Thirty of 42 patients in the study completed the protocol. The mean age was 64.1 ± 7.4 years (40% males). Before drug administration, the electrical axis of TWM shifted from +30° to –60° (p < 0.001) (Fig. 1B). No statistical differences were observed with losartan (from –60° to –60°; p < 0.715) or diltiazem (from –55° to –60°; p < 0.334). TWM polarity and amplitude were not modified by losartan or diltiazem (Fig. 1C).
Induction of TWM caused a small prolongation of QTc interval at baseline, from 0.42 to 0.43 s (p = 0.002), and also during both losartan, from 0.42 to 0.43 s (p = 0.008), and diltiazem, from 0.42 to 0.43 s (p = 0.022). Similar TWM changes were obtained in 8 patients already receiving losartan or diltiazem before initiating right ventricular apical pacing (RVAP).
The present study demonstrates that losartan and diltiazem do not modify the TWM induced by RVAP, in contrast to experimental observations. The reasons for these dissimilar results are not readily apparent.
TWM appears as a benign electrical remodeling, although it shares transduction pathways with factors that may be pathological, such as angiotensin II and reactive oxygen species. TWM in patients denotes that pacing evokes regional changes in the repolarization process depending on electrotonic influence of surrounding tissues and activation time of ventricular myocardium. During RVAP, activation departs from the right ventricular apex and ends in the basal left ventricle causing depolarizing forces oriented posteriorly and leftward. Repolarization lengthens in the apex but shortens at the base. Once normal activation resumes, negative T waves appear in the ECG leads in which the paced QRS complexes had been negative, signaling an important change in the repolarization gradient (5). TWM may be due to regional stretching of cardiomyocytes (4,6), leading to increased synthesis and liberation of angiotensin II causing augmented trafficking and internalization of a complex composed by the ATIAR and the potassium-channel protein KV4,3/KChIP2CH and an increment in the calcium current ICaL. The cAMP response element binding is reduced in ventricular myocardium of dogs undergoing 2 h ventricular pacing and saralasin (ATIAR blocker) and nifedipine (LCaCh blocker) prevented this effect (7). This could impede changes in the density of Ito, IKr, and ICaL currents thought to play a major role in TWM. Ventricular pacing also leads to myocardial angiotensin II production and to proteosomal degradation of cAMP response element binding (8) and the downstream ion channel changes involved in the onset of long-term TWM.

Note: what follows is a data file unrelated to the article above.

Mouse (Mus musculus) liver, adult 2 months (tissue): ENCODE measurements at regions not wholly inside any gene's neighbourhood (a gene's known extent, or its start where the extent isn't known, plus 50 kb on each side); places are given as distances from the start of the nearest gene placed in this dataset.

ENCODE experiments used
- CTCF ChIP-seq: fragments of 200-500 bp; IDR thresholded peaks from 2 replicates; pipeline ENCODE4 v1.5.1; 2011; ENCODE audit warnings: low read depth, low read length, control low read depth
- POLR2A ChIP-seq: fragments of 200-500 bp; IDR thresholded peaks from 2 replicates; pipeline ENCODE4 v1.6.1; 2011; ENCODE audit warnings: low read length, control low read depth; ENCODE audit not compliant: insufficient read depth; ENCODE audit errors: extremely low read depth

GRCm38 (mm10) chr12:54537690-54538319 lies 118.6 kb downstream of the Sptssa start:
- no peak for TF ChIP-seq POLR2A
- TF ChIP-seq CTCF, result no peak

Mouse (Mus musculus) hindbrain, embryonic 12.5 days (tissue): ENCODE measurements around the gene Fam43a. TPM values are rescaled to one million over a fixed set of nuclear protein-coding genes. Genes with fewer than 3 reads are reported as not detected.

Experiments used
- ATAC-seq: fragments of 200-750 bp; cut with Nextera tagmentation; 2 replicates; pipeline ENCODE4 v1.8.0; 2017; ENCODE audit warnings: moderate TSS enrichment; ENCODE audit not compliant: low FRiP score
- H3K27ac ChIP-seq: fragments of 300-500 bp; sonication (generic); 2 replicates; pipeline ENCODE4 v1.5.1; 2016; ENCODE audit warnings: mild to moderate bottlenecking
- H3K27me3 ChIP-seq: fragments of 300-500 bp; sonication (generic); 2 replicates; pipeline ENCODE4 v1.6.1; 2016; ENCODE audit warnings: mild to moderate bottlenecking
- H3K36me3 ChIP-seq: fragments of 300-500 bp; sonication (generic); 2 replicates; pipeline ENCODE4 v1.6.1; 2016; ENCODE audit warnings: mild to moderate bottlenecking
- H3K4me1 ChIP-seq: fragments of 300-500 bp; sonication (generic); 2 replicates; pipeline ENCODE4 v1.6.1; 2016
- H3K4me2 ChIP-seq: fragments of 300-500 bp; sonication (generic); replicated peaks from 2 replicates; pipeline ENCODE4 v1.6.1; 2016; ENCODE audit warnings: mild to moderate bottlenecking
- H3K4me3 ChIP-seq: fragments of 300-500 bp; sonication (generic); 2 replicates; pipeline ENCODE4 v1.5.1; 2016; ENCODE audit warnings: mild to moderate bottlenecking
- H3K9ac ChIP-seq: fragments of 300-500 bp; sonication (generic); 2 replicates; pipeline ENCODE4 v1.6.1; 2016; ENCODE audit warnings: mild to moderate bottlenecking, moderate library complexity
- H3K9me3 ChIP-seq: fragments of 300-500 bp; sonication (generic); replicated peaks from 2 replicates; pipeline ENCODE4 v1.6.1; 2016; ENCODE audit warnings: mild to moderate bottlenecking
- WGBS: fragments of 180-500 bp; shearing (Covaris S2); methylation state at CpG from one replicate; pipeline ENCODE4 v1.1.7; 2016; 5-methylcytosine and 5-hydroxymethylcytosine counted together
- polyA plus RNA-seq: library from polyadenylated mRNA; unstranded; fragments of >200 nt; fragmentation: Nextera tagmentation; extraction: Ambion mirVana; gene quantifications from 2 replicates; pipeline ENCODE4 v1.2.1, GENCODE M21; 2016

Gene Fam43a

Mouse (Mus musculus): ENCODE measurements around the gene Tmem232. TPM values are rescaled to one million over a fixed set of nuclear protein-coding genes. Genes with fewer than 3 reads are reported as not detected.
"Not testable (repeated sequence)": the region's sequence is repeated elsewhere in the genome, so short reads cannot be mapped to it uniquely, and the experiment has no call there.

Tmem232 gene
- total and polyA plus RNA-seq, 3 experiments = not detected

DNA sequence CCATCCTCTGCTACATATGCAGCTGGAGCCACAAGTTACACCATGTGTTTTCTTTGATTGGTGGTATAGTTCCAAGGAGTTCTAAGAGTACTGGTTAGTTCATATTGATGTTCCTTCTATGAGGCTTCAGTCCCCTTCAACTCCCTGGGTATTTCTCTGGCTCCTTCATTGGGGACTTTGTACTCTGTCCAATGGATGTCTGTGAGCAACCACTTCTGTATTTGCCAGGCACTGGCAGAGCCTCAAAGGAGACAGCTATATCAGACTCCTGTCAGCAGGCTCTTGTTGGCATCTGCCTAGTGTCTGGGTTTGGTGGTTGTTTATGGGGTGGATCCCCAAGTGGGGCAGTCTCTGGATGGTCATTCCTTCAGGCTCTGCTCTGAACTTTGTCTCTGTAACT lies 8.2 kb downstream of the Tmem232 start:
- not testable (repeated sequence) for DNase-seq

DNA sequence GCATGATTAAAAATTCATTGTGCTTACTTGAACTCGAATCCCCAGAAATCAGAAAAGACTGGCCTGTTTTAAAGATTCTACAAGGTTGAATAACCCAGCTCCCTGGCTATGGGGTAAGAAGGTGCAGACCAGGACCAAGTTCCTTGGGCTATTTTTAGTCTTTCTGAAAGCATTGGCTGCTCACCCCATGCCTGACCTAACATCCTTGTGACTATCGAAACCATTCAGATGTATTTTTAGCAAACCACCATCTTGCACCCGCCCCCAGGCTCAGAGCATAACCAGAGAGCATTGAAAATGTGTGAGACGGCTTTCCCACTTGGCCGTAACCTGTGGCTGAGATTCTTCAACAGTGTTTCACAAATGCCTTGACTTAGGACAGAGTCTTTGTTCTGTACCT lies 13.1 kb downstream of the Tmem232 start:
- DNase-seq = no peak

Based on experimental data we hypothesized that in our clinical model, TWM could be prevented by losartan and/or diltiazem administration. This assumption was not confirmed by our results although the small sample size is a limitation. Further studies are necessary to determine whether faster or longer periods of RVAP may modify the results.
The results of our study suggest that the mechanisms involved in clinical TWM may be more complex than previously recognized under experimental conditions.
Please note: This work was supported by FICE (Fundación de Investigaciones Cardiológicas Einthoven) and a grant from FONCYT (PICT Bicentenario 2010 #2591). All authors have reported that they have no relationships relevant to the contents of this paper to disclose.